The scene is all too common. Two people, often strangers, are walking their dogs on leash. One pair (human and dog) walks toward the other pair (human and dog) on a sidewalk often with each dog leading each human. One of the humans will often say to their dog, as if the dog was a 4 year-old human in desperate need of human friends, do you want to say “hi”? This is usually in a high-pitched voice and tone and a big human smile. High tones and pitches excite dogs.
The ritual typically unfolds as follows – The scene from left to right: human, their dog on the end of the leash face-to-face with the other dog and at the end of their leash, the other human. The order looks like this: human, leash, dog, dog, leash, human. Usually, tails are wagging, leashes are taught, now the ‘butt sniff circle’ happens. This is where leashes get tangled and humans start with the “oh…sorry…let me just…there…OK…ah…they seem to be….OK….there…untangled”.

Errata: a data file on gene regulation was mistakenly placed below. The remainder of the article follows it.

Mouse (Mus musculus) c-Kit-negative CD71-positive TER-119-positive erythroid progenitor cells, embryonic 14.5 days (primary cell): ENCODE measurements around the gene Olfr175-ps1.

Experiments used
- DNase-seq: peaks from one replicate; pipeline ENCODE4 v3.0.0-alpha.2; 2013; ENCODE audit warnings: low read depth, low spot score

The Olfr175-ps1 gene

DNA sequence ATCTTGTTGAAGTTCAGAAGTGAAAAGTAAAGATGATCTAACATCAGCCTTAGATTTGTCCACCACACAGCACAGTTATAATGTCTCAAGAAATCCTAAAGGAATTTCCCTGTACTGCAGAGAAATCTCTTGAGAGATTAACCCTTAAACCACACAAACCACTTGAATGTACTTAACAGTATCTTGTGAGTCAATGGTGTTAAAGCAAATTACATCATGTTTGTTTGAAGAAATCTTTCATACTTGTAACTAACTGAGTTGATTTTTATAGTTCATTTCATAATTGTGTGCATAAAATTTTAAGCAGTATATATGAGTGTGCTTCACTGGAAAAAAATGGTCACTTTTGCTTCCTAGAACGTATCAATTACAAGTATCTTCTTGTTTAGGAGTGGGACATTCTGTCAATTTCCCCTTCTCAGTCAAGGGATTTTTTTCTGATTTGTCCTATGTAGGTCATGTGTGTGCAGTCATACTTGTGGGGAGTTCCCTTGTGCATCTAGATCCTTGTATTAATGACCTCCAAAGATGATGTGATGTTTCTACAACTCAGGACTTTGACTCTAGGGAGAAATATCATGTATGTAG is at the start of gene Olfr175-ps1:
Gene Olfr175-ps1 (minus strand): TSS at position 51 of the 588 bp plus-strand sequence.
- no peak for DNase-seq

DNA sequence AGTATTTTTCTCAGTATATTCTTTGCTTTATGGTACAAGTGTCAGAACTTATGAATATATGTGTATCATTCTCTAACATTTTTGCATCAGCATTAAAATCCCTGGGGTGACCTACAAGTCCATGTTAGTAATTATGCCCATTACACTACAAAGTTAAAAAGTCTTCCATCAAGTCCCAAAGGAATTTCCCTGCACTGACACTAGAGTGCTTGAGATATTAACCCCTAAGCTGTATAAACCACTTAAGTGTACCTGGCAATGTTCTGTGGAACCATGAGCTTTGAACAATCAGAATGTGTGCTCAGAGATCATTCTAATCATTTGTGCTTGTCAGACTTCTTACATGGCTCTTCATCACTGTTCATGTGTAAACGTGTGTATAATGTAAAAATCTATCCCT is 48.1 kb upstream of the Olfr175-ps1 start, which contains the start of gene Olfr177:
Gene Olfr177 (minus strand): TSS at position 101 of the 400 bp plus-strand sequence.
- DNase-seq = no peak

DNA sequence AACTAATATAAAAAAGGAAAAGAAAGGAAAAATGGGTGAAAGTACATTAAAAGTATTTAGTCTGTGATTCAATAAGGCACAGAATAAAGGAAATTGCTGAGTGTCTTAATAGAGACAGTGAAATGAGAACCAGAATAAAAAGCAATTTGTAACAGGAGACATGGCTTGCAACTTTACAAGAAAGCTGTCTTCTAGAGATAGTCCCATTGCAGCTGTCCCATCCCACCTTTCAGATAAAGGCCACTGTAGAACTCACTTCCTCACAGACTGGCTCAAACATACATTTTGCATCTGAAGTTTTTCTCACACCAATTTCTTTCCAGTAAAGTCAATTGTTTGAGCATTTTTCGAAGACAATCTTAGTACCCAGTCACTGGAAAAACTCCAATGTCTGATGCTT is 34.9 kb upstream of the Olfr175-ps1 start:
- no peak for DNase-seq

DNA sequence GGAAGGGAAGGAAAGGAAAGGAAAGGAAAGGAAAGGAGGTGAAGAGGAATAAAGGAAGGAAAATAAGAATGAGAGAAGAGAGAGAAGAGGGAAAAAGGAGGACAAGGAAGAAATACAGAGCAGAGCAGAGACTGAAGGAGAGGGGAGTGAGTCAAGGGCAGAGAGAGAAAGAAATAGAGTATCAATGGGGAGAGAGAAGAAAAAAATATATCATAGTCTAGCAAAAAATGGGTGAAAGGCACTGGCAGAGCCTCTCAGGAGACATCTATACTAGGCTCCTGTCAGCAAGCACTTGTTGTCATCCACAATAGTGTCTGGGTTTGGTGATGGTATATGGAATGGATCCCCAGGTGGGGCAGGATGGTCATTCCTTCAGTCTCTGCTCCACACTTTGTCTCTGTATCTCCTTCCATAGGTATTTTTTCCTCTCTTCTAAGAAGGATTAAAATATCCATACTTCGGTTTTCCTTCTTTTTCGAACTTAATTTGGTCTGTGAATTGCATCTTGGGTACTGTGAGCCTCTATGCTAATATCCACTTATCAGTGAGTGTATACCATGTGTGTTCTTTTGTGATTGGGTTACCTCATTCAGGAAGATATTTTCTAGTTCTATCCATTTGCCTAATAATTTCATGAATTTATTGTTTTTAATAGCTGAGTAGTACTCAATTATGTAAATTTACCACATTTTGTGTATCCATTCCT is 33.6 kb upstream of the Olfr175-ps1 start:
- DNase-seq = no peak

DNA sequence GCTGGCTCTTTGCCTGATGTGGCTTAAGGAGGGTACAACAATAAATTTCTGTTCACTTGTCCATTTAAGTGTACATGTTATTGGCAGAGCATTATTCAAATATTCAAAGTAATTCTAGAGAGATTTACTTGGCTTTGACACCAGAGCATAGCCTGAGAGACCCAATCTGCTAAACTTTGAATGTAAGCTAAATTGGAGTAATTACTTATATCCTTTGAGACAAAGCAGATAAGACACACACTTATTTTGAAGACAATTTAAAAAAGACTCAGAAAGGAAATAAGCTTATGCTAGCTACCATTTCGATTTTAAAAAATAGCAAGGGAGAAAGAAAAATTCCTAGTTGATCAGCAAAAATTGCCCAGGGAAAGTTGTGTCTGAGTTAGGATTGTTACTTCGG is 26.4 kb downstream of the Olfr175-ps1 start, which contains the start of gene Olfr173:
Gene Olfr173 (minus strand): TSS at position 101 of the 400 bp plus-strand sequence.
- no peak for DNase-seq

Now that greetings and untanglings are done, maybe they dogs bounce and want to play with each other – which is great – but maybe not. It’s the “maybe not” part is the potential danger. There is little upside to meeting a strange dog on leash. The downside could be a negative outcome for one or both dogs and or owners. Why put your dog in such a position? Why risk meeting a stranger and dog you know nothing about? What if the oncoming dog has a muzzle order due to several bite incidents and the human disregards the order and takes this dog out for a walk muzzle-free?
Why risk meeting a dog that has no training, manners, no impulse control or is aggressive? Why risk meeting a dog who has an owner that thinks their dog being aggressive with other dogs, is funny? We do not control who walks what dog(s) when or where. We do not know or control how they train, educate and manage their dog.
Please be aware – Stopping to meet another dog on leash has little upside.